Route[edit | edit source]
The river forms at the confluence of the North and South Branches just west of Somerville at the border of Bridgewater, Branchburg, and Hillsborough Townships. It flows for approximately 16 mi (25.7 km) before slowing in tidewater at New Brunswick, and its estuary extends 14 mi (22.5 km) more entering the western end of Raritan Bay at South Amboy.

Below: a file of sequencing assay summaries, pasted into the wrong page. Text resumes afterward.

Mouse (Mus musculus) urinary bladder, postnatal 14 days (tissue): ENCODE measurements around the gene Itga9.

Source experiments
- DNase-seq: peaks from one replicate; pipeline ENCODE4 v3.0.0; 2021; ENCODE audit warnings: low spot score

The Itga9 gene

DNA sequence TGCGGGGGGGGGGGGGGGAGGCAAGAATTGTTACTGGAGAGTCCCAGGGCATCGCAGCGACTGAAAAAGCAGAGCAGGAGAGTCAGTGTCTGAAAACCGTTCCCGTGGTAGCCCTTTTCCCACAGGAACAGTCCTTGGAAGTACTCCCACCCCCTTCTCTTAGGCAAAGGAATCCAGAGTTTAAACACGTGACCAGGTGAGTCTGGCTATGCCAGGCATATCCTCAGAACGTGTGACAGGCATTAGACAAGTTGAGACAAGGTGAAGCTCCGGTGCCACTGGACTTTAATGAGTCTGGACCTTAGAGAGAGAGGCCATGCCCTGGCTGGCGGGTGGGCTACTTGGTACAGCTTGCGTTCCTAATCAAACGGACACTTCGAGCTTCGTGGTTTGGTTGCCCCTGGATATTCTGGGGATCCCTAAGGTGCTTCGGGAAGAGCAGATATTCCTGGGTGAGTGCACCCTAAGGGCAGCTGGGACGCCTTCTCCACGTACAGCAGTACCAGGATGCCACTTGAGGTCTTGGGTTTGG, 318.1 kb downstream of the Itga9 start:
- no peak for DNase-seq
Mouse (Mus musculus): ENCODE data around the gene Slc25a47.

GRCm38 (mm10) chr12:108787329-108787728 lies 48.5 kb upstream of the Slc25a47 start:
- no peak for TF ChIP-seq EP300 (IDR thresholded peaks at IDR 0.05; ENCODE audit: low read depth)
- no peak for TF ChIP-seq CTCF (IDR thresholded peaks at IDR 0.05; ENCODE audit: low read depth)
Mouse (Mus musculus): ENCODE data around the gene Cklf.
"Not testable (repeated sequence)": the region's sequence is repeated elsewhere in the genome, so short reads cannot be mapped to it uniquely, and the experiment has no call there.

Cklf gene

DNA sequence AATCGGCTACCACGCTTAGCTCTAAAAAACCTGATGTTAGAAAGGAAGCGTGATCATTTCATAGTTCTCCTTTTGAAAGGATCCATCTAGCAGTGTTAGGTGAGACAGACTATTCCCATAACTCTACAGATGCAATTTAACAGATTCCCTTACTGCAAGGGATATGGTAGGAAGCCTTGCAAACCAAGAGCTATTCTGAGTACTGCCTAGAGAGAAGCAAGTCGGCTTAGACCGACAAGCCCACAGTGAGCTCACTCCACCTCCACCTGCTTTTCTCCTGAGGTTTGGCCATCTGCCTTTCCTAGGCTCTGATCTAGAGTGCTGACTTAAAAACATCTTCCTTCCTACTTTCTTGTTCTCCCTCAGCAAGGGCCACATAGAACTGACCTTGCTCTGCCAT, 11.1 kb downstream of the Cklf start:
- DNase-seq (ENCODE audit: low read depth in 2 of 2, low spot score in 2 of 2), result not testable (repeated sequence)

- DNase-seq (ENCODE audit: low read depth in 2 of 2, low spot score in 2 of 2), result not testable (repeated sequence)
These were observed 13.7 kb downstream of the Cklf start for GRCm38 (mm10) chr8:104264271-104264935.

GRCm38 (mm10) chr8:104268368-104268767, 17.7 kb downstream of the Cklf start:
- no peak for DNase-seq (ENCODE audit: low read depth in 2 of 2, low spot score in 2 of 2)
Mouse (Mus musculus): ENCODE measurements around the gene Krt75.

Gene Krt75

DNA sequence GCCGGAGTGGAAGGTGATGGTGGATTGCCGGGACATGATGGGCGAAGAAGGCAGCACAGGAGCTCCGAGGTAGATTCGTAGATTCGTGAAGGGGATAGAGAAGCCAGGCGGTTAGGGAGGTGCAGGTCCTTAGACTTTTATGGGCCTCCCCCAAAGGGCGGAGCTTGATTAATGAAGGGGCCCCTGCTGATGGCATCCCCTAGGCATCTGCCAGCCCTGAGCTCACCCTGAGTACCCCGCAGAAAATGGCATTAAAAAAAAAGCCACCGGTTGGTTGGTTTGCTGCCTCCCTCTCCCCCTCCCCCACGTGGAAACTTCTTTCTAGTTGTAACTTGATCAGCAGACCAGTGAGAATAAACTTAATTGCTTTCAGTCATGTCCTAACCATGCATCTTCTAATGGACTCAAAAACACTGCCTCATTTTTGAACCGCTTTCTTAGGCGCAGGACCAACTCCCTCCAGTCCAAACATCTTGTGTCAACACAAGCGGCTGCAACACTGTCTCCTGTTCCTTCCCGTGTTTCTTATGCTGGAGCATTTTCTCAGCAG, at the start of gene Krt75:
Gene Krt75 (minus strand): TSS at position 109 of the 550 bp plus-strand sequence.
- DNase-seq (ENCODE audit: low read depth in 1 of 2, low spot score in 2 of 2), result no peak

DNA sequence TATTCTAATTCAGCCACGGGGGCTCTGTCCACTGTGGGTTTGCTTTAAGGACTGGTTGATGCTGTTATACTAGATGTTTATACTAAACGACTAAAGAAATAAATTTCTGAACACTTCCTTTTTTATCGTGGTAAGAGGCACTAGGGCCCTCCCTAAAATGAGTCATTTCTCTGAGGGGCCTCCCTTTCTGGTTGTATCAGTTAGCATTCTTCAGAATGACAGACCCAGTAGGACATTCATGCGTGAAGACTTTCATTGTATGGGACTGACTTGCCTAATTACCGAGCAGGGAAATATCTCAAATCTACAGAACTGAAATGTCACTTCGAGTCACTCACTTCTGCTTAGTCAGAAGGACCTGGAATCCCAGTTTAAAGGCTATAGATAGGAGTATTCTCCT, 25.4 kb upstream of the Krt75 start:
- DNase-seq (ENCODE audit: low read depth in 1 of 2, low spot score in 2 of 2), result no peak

The river has served an important water transportation route since the Pre-Columbian era. The name Raritan is also applied to the Raritan people, an Algonquian tribe that inhabited Staten Island, near the river's mouth. In colonial days, the river allowed the development of early industry around New Brunswick, as well as the transportation of agricultural materials from central New Jersey. During the American Revolutionary War, the river provided a means for troop conveyance. The construction of the Delaware and Raritan Canal along the right (south) bank of the river provided a critical link between New York City and Philadelphia, Pennsylvania on the Delaware River.